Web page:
News Column

Eli Cook plays Jimi Hendrix at the State Theatre

November 29, 2013


Nov. 29--Experience the musical brilliance of Jimi Hendrix Saturday night at the State Theatre at a live tribute show by Charlottesville blues man Eli Cook. The 8 p.m. performance will feature classic Hendrix hits and a full band behind Cook, a talented guitarist who's been playing half his life.

Hendrix is more blues than Rock 'N' Roll, said 27-year-old Cook, who grew up in Nelson County.

"Unplug his amplifier and it would be so bluesy," he said.

Cook first heard the distinctive guitar riff of Hendrix's "Voodoo Child" when he was 12, and he's never been the same since. "It was the beginning of the end," Cook said.

The singer-songwriter has been playing at least one Hendrix tribute show every year for several years.

"There's a pretty large catalog to pull from," said Cook.

Self-taught, the area musician has played in various bands over the past decade and has several albums to his credit, including 2011's "Ace Jack and King." National guitar magazines have featured Cook, recognized for his prowess on the strings, and it's clearly his passion.

Cook got his start at age 14 playing gospel in the church down the street from his house. He doesn't formally read music, but he has quite the ear for it. Cook learned his craft through a lot of trial and error, he said.

"The biggest tool is listening to a lot of different music all the time, even stuff you might not particularly enjoy," he said. "There is always something you can pull out of it."

Without putting himself into one category, he considers himself a Southern Rock musician.

"That music is still the strongest influence for me, but it's blues, old gospel and old country, Appalachia, it's still the most primal and powerful," Cook said.

The local musician has opened for well-known names in the business, including five times for blues great B.B. King, the first coming when Cook was just 18.

"It was pretty daunting at the time," he said.

Cook said he got to meet King once.

"He doesn't come in until right before he plays -- that was definitely a thrill," he said. "(B.B. King) is so charming and amicable, especially with the fans, he had people lining up who wanted photographs and he offered me some fruit cup. That was cool. I was like, alright."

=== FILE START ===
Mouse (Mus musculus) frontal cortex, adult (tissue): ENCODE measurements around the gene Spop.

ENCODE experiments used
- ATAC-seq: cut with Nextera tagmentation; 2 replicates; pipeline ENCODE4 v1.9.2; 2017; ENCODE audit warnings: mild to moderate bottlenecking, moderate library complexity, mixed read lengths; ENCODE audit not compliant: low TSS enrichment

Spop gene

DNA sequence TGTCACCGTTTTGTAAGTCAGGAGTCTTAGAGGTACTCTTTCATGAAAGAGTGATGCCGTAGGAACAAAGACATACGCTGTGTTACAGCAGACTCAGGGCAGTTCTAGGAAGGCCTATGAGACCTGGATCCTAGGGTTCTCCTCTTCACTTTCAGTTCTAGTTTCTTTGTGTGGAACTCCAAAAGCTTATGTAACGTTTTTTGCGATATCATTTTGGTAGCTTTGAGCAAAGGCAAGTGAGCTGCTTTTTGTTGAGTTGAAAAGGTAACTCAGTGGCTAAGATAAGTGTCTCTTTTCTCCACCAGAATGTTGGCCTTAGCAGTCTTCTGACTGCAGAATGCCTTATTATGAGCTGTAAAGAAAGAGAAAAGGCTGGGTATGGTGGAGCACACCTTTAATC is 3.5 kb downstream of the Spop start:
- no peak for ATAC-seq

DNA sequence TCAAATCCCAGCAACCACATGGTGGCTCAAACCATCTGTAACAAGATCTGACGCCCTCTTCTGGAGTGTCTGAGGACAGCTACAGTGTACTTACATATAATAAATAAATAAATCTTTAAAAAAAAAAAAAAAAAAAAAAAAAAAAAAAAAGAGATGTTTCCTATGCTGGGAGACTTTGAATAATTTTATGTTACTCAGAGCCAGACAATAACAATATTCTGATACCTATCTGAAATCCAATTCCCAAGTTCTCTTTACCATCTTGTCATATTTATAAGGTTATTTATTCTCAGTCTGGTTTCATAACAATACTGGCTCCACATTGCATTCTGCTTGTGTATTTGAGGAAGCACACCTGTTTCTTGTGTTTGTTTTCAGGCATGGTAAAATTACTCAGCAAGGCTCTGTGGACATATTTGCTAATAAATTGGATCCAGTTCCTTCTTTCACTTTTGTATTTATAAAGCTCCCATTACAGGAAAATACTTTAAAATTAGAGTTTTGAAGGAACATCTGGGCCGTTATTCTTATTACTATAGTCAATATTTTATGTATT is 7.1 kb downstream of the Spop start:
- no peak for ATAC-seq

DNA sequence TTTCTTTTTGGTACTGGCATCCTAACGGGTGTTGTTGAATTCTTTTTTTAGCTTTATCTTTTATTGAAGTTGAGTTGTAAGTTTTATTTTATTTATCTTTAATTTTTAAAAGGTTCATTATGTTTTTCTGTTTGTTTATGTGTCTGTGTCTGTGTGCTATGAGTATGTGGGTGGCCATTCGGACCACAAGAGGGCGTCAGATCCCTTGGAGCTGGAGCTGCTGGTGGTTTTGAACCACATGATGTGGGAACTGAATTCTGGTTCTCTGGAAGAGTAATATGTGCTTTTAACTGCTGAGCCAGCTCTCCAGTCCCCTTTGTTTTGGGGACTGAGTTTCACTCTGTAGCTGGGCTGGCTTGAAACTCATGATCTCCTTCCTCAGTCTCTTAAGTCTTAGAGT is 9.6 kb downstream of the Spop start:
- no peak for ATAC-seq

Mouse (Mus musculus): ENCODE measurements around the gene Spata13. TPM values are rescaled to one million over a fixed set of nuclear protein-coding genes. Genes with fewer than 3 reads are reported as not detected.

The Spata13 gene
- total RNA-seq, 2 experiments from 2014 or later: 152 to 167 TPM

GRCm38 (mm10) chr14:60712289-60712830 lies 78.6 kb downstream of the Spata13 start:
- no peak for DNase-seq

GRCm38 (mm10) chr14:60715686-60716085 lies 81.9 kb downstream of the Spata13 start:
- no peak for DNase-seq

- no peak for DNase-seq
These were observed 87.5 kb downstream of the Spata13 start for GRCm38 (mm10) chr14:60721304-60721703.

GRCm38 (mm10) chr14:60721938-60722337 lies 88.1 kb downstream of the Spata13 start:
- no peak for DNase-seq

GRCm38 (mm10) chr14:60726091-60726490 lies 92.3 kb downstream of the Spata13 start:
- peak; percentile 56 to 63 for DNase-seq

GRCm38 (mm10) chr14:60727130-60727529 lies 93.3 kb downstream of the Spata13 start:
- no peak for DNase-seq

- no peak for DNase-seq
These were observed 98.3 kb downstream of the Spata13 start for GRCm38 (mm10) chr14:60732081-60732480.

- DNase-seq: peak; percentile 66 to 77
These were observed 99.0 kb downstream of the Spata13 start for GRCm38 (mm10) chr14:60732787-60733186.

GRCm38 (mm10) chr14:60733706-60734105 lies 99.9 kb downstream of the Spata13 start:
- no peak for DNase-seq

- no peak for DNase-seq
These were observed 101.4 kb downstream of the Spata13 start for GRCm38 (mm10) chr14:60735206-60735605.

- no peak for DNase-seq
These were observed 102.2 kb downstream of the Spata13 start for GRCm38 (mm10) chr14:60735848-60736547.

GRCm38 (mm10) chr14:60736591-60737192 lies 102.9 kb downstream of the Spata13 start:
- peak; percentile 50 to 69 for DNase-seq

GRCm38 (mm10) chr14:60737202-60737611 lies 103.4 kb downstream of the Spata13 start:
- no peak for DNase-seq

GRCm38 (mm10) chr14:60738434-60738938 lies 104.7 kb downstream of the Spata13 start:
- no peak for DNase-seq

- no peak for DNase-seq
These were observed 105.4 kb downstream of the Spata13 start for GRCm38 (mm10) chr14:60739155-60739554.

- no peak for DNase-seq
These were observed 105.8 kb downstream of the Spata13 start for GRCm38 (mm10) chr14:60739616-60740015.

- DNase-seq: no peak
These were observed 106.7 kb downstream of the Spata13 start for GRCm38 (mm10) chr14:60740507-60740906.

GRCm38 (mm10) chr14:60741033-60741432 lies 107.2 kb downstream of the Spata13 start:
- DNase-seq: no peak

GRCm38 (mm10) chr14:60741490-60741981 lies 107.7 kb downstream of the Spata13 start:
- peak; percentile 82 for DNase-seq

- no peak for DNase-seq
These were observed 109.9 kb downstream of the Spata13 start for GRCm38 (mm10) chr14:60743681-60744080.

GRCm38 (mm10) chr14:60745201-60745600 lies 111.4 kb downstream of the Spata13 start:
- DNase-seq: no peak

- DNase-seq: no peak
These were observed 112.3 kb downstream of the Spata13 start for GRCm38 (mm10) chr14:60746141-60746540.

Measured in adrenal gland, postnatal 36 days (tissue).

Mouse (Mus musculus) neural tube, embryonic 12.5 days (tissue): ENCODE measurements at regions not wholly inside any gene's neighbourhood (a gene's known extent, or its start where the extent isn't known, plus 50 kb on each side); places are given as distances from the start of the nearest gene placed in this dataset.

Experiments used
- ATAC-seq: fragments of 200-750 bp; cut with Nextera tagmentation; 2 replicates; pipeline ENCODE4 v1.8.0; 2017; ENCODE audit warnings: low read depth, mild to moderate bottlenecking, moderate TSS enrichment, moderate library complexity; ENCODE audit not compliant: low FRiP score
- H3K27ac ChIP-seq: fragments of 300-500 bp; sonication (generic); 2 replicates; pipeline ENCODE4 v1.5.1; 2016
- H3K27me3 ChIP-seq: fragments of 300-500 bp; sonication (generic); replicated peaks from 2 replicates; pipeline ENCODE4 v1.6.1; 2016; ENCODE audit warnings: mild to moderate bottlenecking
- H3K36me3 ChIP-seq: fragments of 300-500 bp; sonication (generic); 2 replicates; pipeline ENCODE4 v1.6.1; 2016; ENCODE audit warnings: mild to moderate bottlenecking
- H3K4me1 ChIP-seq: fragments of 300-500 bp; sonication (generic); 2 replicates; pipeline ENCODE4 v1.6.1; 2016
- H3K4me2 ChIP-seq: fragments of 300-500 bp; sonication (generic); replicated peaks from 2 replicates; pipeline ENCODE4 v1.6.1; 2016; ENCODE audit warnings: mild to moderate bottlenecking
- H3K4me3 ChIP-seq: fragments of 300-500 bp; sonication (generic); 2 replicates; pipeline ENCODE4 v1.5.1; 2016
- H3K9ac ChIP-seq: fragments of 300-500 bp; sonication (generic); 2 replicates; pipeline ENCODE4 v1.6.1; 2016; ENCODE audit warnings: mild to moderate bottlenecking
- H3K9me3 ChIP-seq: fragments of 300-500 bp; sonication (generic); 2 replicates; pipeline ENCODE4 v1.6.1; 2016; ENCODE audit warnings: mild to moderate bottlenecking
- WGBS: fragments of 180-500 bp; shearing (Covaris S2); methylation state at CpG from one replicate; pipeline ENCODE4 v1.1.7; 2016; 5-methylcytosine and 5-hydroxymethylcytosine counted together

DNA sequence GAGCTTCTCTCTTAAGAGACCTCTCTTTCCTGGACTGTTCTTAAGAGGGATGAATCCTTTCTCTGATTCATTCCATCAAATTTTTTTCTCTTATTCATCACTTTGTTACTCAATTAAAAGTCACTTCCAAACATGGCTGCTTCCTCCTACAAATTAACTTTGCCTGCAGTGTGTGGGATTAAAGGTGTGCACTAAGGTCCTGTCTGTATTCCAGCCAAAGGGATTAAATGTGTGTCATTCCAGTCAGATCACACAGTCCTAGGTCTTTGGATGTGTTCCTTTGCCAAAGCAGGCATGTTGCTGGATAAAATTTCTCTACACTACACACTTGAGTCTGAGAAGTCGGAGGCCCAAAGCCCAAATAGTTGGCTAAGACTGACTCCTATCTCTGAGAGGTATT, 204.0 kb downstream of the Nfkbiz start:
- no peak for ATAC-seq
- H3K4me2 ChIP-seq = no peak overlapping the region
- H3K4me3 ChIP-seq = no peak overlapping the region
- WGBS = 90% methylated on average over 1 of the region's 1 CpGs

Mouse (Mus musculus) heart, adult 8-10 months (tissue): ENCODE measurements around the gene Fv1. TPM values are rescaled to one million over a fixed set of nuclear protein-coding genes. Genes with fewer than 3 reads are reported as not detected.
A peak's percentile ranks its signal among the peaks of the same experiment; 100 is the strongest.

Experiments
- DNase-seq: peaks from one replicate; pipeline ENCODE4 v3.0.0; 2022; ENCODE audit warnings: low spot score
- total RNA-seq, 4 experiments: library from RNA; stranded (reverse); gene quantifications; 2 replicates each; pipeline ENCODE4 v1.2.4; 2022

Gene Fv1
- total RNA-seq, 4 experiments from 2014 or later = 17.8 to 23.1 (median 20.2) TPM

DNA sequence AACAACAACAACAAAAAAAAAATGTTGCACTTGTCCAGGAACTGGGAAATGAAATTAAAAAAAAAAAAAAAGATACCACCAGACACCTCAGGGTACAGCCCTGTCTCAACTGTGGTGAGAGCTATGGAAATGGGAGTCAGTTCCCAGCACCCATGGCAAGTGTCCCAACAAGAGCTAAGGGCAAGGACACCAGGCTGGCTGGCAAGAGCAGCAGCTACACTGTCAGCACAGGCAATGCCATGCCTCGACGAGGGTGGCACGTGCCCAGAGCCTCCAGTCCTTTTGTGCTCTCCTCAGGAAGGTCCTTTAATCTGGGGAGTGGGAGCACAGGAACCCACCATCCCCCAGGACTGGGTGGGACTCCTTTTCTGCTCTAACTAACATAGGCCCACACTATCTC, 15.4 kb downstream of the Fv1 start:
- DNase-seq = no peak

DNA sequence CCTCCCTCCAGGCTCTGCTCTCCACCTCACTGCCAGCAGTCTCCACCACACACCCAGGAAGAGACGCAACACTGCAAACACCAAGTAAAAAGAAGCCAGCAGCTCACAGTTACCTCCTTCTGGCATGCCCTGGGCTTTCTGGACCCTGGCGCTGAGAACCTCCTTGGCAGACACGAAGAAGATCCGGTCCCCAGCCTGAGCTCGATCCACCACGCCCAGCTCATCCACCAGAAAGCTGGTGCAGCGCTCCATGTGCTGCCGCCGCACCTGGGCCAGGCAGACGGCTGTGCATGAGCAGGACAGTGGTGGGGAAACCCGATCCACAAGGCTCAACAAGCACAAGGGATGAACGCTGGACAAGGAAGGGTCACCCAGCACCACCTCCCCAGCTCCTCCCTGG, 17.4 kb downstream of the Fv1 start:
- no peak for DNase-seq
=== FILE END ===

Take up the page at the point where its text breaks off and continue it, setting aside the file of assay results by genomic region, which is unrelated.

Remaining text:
Cook has played all over the country and is preparing to put out another album in March on the L.A. label, Cleopatra Records. On it, Cook performed with guest artists including Government Mule.

"This album is the biggest deal for me as far as the biggest production so it's very exciting, but it's taken a long time," he said.

It was fun recording in L.A, which Cook said is like another planet.

"It's going to be very me," he said of the new album. "Southern Rock, a lot of blues influence. I think we recorded 22 songs. All of that will be cut down to the best 13 or so."

Cook will also be featured on an upcoming Cleopatra Records psychedelic Christmas album on which he sings, "Christmas Tears." When writing original music, Cook finds inspiration in the day-to-day.

"I try to write as lyrically speaking as possible, not to be too literal," he said. "I'm a big fan of imagery. My favorite Beatles song growing up was 'Rocky Raccoon' because it told a story. I think there's something to be said for that."

Jimi Hendrix died in 1970 of an overdose. He was born Nov. 27, 1942 in Seattle. Hendrix would have been 71. He was inducted into the Rock and Roll Hall of Fame in 1992.

Check out for more information about Saturday's Jimi Hendrix Tribute Show. All tickets are $12.


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